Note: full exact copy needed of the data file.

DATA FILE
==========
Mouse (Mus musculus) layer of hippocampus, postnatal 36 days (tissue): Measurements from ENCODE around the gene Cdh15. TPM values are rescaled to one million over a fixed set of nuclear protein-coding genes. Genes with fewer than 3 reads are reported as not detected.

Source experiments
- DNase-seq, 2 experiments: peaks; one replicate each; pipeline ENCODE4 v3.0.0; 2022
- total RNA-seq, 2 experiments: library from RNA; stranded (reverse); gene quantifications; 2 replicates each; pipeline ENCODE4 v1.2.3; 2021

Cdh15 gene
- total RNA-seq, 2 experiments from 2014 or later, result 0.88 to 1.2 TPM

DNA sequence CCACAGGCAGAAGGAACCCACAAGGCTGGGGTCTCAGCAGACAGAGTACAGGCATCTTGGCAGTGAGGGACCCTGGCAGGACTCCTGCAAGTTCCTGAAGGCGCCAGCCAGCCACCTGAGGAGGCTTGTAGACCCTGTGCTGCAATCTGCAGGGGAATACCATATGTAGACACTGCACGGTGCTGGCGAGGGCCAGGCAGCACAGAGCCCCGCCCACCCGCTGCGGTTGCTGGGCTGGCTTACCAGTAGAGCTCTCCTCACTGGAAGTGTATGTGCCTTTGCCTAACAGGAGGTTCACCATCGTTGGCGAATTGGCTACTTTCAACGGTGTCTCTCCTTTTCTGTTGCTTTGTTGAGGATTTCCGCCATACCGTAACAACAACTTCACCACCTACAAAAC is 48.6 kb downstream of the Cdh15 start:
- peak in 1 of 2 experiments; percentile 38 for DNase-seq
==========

Mouse (Mus musculus) layer of hippocampus, postnatal 36 days (tissue): Measurements from ENCODE around the gene Cdh15. TPM values are rescaled to one million over a fixed set of nuclear protein-coding genes. Genes with fewer than 3 reads are reported as not detected.

Source experiments
- DNase-seq, 2 experiments: peaks; one replicate each; pipeline ENCODE4 v3.0.0; 2022
- total RNA-seq, 2 experiments: library from RNA; stranded (reverse); gene quantifications; 2 replicates each; pipeline ENCODE4 v1.2.3; 2021

Cdh15 gene
- total RNA-seq, 2 experiments from 2014 or later, result 0.88 to 1.2 TPM

DNA sequence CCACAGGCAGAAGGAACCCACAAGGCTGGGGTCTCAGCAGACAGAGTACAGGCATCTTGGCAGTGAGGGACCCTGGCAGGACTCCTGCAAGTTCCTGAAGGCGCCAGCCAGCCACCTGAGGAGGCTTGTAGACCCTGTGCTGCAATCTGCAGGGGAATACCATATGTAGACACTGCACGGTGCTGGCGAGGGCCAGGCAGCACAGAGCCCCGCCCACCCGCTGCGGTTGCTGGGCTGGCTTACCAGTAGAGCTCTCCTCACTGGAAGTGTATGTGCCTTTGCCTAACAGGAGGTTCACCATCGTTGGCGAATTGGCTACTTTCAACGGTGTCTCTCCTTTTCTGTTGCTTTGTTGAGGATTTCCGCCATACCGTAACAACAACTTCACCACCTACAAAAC is 48.6 kb downstream of the Cdh15 start:
- peak in 1 of 2 experiments; percentile 38 for DNase-seq